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Comment: Re:Tax-Exempt All People and Businesses (Score 1) 699

by SecurityGuy (#49478527) Attached to: 'We the People' Petition To Revoke Scientology's Tax Exempt Status

The right granted by society when they formed a government.

The short of it is that most people want some kind of government. Most want at least some police capability, somebody to come put fires out, build roads, and that sort of thing. Those things cost money.

You were probably born into a nation that existed for a long time, so you didn't necessarily grant consent personally. You can leave. I understand that can have some financial costs, which I personally disagree with. If it were up to me, I'd let anyone renounce their citizenship at the border on their way out for free.

Comment: Re:Not a surprise (Score 2) 250

by SecurityGuy (#49432535) Attached to: Verdict Reached In Boston Bombing Trial

Exactly. People miss the point of this all the time. The rights you see granted to criminals aren't there for the benefit of the criminals. They're for YOUR benefit in the event you are brought up on charges but are actually innocent. Which actually happens sometimes.

YOU have the right of appeal in case you, innocent of any crime, are charged and convicted because someone screwed up. It's a consequence, not the intent, that the legitimately guilty also have that right. We can't take it from them without taking it from you because we don't know which is which. If we did have infallible knowledge of who is guilty and who is innocent, we wouldn't need to bother with trials.

Comment: Re:It's called mass transit (Score 1) 477

It's not profitable because you have to employ an expensive human to pilot the thing around.

If it makes financial sense for people to own autonomous cars, it will always be cheaper for n people to share less than n cars. The logical extension of that is municipal ownership of cars.

Comment: Re:And those of us who enjoy driving? (Score 1) 477

I don't know, I think he might well be. Insurance only gives me money if you break my stuff or injure (or kill) me. I can live with the first, but I won't make #2 and #3 voluntary trades. If we get to a point where self driving cars are much safer than human driven cars, I can see us getting to a point where you don't get to drive just because you like to. At least not on the same roads as the rest of us.

I like to drive at 100+ mph, but doing so was legislated off the roads because 55/65/70/whatever is safer. I'm not sure this is any different. When I want to drive 100+ mph, there are private places called race tracks where I can still do it.

Comment: Re:It's called mass transit (Score 1) 477

No, it's not.

It takes me about 25 minutes to drive home.

According to Google, mass transit would get me home in 2 and a half hours, 40 minutes of which is walking, so inclement weather would be fun, and it would cost me about $3.50. It costs me $2.50 in gas to make the same drive. Yes, I'm neglecting the other costs of owning a car, but any way you slice it, mass transit is an awful solution to the problem of getting me to and from work every day.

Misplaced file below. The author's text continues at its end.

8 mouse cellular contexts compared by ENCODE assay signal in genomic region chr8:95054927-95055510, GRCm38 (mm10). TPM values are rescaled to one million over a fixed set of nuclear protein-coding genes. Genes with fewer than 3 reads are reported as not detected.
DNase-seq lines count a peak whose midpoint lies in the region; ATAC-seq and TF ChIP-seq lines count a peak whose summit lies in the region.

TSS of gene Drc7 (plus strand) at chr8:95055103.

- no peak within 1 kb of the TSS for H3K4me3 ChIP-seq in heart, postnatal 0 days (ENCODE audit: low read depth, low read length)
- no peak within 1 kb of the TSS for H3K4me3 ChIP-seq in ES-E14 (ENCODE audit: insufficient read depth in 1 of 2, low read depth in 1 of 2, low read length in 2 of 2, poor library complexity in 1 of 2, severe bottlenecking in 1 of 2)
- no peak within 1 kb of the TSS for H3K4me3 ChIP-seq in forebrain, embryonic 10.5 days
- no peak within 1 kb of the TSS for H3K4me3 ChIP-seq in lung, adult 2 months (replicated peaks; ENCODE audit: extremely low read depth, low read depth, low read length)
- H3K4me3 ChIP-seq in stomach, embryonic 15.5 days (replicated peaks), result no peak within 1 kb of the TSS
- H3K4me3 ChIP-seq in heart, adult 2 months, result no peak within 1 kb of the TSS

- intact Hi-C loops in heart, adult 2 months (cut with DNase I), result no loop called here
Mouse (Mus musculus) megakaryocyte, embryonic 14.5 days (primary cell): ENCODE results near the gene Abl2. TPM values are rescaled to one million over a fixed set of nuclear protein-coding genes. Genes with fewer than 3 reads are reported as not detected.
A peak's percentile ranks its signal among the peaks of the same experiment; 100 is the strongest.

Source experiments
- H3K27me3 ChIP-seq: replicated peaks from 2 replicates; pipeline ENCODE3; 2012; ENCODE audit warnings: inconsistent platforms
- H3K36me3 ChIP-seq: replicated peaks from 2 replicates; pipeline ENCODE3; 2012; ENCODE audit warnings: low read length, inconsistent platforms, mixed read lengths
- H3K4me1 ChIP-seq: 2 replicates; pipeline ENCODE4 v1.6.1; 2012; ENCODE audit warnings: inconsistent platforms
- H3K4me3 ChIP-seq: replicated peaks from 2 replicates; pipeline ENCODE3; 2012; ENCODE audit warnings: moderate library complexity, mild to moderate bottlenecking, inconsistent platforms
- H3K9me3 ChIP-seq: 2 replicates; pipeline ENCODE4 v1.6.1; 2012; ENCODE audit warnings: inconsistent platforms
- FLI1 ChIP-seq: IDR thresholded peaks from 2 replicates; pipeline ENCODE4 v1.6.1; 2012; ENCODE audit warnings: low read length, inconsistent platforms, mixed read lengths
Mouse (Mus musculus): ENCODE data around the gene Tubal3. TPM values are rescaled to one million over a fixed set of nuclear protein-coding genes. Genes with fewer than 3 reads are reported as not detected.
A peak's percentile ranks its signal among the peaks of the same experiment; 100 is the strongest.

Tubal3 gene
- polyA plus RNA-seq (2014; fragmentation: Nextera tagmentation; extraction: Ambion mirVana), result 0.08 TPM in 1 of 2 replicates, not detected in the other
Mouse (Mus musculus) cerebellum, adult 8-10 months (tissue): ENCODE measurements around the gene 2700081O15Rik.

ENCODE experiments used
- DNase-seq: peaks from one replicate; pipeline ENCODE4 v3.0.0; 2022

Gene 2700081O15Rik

IF mass transit evolves to the point where it really is any point-to-point, any time I want it, such as publicly owned autonomous cars, then that would be fine. Current mass transit is vastly inferior to owning a car for my needs.

Comment: Re:Poor quality of courses (Score 1) 145

by SecurityGuy (#49386131) Attached to: The End of College? Not So Fast

(*) Keep in mind that I'm critiquing the course, and not Professor Koller.

Are you sure? Why not? Presenting anything by reading the slides is terrible. People read faster than they speak, so while the presenter drones on, the audience has already read the slide and is just awkwardly sitting there waiting for the presenter to shut up and get on with it.

Comment: Re:I always just declined when they asked (Score 1) 262

by SecurityGuy (#49340735) Attached to: RadioShack Puts Customer Data Up For Sale In Bankruptcy Auction

Varies by company and time. I've had Radio Shack refuse to sell me stuff without a phone number. That was probably in the 90s. Lately, Sears has been getting aggressive about it. I got lectured with some crap about Sears becoming a "member oriented" company by some college educated sales guy who couldn't get a real job, when I politely declined to give them my phone number.

Good for you, Sears. Keep the merch. I'll buy it from someone else.

Comment: Re:Hmmm (Score 2) 262

by SecurityGuy (#49340709) Attached to: RadioShack Puts Customer Data Up For Sale In Bankruptcy Auction

Ever check your bag as you walk out to make sure you have all your goods?

Yes, I check MY bag. I check MY wallet to make sure I put my credit card back. I don't go rummage through the store's storeroom to make sure my stuff isn't there.

It's implied when you walk into a store that they have the right to protect their stuff (security cameras or whatever else)

No, you think it's implied. I don't, and I never steal and hate being treated like I might have. It's also not their stuff once I've purchased it, and I don't like being asked to prove that my stuff is really mine.

Comment: Re:Hmmm (Score 1) 262

by SecurityGuy (#49340663) Attached to: RadioShack Puts Customer Data Up For Sale In Bankruptcy Auction

That usually works painlessly not, but back in Ye Olde Daye I had Radio Shack refuse to sell me things (batteries, of course) because I wouldn't give them a phone number. As you might expect, that led to a good many years where I couldn't think of a good reason to enter their stores.

Funny coincidence, them going bankrupt and all.

In a consumer society there are inevitably two kinds of slaves: the prisoners of addiction and the prisoners of envy.